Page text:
History and Biography of Astronomers: Herschel, Hale and Leavitt
About the history and biography of astronomers Herschel, Hale, and Leavitt the shift in modern astronomy from planets to stars.
William Herschel (1738-1822) discovered Uranus almost by accident, which is also the way he became an astronomer. Like his father, Herschel became a musician in the Hannover Guards in Germany. But upon being shot at a few times, and realizing musicians could be mortal, he decided to move to England to follow less martial musical pursuits. While working as a musical director, Herschel developed an interest in astronomy. Then, as now, telescopes were expensive, so he decided to make his own. His sister, Caroline, perhaps the 1st female astronomer, assisted him. Herschel became so proficient at using the telescopes he made that he was able to recognize some fuzzy spots as nebulae, stellar dust clouds. He was also able to identify many double stars.
Herschel was the 1st to attempt to measure distances to stars by scientific means-he compared the stars' brightnesses to their distances. He was off by a factor of 10 times. His other great accomplishment was to be the father of John Herschel, who became an outstanding astronomer.
Until the 20th century astronomers' attention was primarily on the solar system, with less emphasis given to outer space. After 1900, the situation reversed itself. True, astronomers like Gerald Kuiper (1905- ) are still making discoveries--such as the satellites of Uranus and Neptune--but time, money, and instruments are increasingly devoted to the stars.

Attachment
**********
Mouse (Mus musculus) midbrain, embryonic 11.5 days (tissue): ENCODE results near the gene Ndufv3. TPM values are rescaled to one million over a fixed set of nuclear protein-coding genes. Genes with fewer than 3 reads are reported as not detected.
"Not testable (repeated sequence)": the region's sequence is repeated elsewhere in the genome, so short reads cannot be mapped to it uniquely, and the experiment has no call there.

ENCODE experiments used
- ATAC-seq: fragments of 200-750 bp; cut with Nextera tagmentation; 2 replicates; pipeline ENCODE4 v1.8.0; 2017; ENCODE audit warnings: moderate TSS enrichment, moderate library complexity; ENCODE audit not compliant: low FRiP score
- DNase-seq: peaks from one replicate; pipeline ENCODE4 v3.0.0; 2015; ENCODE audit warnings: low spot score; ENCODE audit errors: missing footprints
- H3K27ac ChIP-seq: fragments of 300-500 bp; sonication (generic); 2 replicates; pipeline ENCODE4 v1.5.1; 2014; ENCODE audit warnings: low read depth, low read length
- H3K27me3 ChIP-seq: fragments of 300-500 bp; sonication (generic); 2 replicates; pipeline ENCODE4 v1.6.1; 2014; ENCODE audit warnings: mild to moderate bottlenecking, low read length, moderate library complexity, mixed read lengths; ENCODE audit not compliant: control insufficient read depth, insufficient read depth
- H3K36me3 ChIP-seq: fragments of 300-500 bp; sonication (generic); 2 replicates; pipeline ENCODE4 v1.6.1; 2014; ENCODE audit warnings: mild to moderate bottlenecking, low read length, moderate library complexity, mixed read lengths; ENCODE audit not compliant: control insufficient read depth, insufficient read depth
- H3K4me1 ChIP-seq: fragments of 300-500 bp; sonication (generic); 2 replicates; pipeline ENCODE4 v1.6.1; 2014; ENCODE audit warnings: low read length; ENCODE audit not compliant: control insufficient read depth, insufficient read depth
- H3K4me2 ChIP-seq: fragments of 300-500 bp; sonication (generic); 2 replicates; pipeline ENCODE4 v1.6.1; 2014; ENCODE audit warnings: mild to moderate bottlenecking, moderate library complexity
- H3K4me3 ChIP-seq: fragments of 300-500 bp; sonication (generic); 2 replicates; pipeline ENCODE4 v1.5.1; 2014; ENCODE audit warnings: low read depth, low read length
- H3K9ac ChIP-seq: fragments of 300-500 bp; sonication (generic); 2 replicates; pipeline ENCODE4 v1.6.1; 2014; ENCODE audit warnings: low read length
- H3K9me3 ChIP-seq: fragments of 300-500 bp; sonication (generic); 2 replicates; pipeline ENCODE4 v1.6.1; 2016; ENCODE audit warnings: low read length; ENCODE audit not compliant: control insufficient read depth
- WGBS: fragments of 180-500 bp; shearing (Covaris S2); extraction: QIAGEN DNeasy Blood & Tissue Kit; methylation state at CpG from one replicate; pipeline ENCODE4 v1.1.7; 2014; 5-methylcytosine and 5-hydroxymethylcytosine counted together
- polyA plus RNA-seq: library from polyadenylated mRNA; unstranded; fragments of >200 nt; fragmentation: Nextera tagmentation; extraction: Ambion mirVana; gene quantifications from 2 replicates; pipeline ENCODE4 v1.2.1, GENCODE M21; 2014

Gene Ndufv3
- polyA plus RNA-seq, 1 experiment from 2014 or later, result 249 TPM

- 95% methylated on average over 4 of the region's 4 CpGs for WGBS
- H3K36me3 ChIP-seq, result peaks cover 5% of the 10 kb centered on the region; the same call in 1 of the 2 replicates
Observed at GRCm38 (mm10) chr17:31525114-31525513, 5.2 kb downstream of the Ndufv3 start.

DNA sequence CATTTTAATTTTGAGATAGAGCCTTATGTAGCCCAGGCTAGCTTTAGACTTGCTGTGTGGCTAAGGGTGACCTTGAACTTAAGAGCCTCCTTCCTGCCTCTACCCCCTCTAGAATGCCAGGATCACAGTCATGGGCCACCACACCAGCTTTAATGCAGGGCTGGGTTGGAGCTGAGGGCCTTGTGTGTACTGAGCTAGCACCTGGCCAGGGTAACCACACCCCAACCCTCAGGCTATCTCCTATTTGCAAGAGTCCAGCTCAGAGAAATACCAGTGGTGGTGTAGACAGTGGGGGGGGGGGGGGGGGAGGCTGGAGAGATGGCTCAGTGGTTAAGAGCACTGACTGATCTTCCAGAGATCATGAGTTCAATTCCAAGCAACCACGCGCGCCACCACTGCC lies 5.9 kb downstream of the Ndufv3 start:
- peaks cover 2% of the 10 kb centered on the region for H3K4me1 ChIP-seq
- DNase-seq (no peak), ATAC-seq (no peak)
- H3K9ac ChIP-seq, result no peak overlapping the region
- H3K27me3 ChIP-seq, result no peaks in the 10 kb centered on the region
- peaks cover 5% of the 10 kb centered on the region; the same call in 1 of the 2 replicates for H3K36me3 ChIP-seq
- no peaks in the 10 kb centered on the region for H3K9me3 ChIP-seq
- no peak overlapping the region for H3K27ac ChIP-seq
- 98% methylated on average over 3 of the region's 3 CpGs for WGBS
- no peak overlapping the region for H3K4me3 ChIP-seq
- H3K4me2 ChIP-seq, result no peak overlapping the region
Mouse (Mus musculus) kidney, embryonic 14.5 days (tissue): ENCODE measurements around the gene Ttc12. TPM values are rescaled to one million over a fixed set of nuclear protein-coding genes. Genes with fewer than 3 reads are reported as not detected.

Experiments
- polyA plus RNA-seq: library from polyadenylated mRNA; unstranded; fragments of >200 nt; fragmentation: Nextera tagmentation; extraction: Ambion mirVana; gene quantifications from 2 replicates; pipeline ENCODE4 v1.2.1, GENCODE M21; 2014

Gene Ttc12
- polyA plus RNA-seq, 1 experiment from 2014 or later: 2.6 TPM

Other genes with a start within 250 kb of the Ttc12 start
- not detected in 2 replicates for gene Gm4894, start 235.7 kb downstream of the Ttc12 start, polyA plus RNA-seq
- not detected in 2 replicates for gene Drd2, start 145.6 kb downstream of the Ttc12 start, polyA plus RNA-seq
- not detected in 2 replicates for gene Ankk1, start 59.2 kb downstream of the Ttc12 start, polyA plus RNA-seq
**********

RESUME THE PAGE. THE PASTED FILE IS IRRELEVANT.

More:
To examine distant stars, gigantic apparatus is needed. The chief provider of these instruments in the early 20th century was George E. Hale (1868-1938). An ingenious astronomer, he was the inventor of the spectroheliograph--a device that allows pictures of the sun's spectra to be taken. Hale had the ability to get generous contributions for the building of large telescopes. In 1892, he built a 40" telescope, financed by a Chicago streetcar magnate, at the Yerkes Observatory in Wisconsin. In 1904, he established the Mount Wilson Observatory in California, and by 1917 had a 60" and a 100" telescope operating. He was behind the building of the 200" telescope at Mount Palomar, Calif. These large telescopes provided the necessary tools to open up space.
The theory needed to understand the new discoveries was provided by Henrietta Leavitt (1868-1921) and Ejnar Hertzsprung (1873-1967). Leavitt, while studying the Magellanic Clouds, galaxies near our own, recognized some stars that vary in brightness in a very regular way. She was able to calculate the relationship between the star's brightness and the length of its period. If she could measure the length of the star's period, she automatically knew its brightness and had a measure of the star's and the galaxy's distance. Hertzsprung, originally a chemical engineer, determined the relationship between a star's color and brightness to find the star's size. Between the 2 astronomers a means of measuring a star's or galaxy's distance had been devised.
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